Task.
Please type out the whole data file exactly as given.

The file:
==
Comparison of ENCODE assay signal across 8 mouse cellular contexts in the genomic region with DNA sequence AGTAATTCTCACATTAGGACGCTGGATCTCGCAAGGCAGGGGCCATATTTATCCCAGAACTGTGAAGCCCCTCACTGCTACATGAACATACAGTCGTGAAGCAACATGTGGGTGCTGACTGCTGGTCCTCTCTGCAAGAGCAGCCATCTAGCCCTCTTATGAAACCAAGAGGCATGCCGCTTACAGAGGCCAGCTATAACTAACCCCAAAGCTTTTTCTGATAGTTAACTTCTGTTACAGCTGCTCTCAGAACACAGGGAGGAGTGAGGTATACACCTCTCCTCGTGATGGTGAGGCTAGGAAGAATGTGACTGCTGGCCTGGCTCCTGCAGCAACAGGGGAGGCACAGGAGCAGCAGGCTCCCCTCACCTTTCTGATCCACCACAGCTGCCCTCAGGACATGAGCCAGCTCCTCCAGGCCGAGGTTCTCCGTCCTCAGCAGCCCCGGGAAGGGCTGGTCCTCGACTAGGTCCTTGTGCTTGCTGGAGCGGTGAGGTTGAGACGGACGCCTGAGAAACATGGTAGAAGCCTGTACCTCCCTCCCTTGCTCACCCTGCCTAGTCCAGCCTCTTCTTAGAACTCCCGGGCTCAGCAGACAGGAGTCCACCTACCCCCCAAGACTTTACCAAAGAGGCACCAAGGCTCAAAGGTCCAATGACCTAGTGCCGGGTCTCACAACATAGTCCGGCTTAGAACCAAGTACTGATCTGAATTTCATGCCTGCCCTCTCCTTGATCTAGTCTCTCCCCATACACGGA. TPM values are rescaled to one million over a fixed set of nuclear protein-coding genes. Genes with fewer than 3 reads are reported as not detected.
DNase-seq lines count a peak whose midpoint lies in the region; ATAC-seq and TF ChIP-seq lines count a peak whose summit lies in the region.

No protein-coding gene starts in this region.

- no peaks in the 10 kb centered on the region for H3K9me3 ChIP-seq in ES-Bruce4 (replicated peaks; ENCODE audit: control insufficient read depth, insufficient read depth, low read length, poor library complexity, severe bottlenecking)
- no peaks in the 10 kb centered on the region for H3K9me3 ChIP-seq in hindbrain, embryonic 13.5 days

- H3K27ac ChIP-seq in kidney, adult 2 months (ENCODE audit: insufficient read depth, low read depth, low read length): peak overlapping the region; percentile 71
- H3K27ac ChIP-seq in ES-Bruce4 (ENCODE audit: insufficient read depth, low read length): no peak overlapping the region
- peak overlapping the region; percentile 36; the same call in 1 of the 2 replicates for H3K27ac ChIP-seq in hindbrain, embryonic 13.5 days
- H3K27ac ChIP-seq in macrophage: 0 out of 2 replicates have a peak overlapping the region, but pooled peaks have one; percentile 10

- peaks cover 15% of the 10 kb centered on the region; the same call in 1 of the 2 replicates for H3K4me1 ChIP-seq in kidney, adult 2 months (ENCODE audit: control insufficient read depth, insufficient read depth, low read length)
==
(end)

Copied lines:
Comparison of ENCODE assay signal across 8 mouse cellular contexts in the genomic region with DNA sequence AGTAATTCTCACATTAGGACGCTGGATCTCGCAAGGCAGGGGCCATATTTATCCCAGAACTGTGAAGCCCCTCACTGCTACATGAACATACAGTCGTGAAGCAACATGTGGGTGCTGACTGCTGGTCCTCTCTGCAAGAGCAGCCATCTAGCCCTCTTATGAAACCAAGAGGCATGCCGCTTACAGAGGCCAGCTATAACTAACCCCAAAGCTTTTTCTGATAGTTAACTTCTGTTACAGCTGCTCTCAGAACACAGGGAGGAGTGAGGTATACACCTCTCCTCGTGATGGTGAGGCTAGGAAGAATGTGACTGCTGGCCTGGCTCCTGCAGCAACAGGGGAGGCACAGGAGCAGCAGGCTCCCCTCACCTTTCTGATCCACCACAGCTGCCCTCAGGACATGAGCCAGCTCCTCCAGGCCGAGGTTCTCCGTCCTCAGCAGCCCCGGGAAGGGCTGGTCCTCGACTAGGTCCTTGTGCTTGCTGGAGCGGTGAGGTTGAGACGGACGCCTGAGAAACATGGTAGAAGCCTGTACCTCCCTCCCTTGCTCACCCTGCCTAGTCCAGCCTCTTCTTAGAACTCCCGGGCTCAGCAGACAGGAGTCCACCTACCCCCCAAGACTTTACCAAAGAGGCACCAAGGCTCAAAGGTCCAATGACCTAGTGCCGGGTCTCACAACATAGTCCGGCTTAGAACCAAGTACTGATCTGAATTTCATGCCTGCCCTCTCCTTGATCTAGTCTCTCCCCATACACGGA. TPM values are rescaled to one million over a fixed set of nuclear protein-coding genes. Genes with fewer than 3 reads are reported as not detected.
DNase-seq lines count a peak whose midpoint lies in the region; ATAC-seq and TF ChIP-seq lines count a peak whose summit lies in the region.

No protein-coding gene starts in this region.

- no peaks in the 10 kb centered on the region for H3K9me3 ChIP-seq in ES-Bruce4 (replicated peaks; ENCODE audit: control insufficient read depth, insufficient read depth, low read length, poor library complexity, severe bottlenecking)
- no peaks in the 10 kb centered on the region for H3K9me3 ChIP-seq in hindbrain, embryonic 13.5 days

- H3K27ac ChIP-seq in kidney, adult 2 months (ENCODE audit: insufficient read depth, low read depth, low read length): peak overlapping the region; percentile 71
- H3K27ac ChIP-seq in ES-Bruce4 (ENCODE audit: insufficient read depth, low read length): no peak overlapping the region
- peak overlapping the region; percentile 36; the same call in 1 of the 2 replicates for H3K27ac ChIP-seq in hindbrain, embryonic 13.5 days
- H3K27ac ChIP-seq in macrophage: 0 out of 2 replicates have a peak overlapping the region, but pooled peaks have one; percentile 10

- peaks cover 15% of the 10 kb centered on the region; the same call in 1 of the 2 replicates for H3K4me1 ChIP-seq in kidney, adult 2 months (ENCODE audit: control insufficient read depth, insufficient read depth, low read length)